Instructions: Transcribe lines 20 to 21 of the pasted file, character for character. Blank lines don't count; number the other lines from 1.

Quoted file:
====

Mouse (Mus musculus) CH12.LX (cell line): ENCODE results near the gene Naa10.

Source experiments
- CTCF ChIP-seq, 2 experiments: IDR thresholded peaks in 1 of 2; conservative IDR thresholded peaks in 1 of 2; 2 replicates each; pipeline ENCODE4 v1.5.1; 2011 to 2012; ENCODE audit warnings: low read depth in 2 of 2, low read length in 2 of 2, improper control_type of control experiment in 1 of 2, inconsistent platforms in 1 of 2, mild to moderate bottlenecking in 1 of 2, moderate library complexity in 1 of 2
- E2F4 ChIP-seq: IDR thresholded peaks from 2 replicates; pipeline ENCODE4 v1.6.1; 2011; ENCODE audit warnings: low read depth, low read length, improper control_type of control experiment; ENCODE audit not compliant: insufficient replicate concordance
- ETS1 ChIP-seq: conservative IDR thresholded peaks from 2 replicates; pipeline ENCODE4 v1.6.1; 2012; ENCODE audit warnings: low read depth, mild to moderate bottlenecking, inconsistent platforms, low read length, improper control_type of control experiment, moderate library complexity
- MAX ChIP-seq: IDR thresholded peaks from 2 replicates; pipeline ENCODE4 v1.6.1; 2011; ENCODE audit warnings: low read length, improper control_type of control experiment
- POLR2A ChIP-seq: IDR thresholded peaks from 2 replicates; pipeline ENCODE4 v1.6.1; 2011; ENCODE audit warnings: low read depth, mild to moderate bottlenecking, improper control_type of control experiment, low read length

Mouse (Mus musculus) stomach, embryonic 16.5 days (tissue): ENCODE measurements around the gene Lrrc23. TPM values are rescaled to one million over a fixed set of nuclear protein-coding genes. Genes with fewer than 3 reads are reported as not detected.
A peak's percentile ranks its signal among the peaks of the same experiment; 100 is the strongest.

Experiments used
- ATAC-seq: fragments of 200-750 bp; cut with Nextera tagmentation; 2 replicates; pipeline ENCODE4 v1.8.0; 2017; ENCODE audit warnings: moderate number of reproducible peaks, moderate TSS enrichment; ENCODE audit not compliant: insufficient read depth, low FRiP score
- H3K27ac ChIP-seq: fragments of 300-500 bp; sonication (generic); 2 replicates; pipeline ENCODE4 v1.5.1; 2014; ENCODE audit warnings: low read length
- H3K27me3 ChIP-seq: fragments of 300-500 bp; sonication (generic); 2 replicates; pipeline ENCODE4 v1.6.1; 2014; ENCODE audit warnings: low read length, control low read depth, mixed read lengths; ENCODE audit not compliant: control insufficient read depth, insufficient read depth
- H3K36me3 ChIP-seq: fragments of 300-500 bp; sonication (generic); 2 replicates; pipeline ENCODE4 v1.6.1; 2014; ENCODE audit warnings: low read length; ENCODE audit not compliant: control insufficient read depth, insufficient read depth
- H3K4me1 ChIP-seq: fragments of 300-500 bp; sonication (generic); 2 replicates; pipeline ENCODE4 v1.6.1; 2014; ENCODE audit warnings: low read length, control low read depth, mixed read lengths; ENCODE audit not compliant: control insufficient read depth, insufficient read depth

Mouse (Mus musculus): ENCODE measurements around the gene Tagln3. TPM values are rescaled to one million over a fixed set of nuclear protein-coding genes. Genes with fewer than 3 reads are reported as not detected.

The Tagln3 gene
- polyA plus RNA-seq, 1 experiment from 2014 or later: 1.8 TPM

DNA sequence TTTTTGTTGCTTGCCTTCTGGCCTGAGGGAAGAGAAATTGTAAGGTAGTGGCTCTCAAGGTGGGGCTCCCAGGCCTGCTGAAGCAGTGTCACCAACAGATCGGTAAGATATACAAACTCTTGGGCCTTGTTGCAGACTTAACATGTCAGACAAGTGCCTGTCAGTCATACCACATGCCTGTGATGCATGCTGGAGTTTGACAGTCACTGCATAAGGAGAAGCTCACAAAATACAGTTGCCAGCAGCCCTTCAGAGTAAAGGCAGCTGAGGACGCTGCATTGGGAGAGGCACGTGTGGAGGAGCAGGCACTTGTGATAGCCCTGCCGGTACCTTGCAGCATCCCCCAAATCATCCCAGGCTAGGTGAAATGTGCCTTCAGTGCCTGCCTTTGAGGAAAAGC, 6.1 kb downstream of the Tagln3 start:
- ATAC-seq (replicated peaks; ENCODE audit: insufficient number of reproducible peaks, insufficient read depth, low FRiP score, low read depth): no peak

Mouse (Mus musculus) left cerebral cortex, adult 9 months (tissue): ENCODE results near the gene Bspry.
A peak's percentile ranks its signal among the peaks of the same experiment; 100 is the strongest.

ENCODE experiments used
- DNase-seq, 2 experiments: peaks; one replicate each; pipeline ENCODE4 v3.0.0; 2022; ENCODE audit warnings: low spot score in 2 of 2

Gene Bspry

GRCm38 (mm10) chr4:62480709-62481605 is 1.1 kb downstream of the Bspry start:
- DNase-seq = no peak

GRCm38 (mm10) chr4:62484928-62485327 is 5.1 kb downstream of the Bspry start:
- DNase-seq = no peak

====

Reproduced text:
- ATAC-seq (replicated peaks; ENCODE audit: insufficient number of reproducible peaks, insufficient read depth, low FRiP score, low read depth): no peak

Mouse (Mus musculus) left cerebral cortex, adult 9 months (tissue): ENCODE results near the gene Bspry.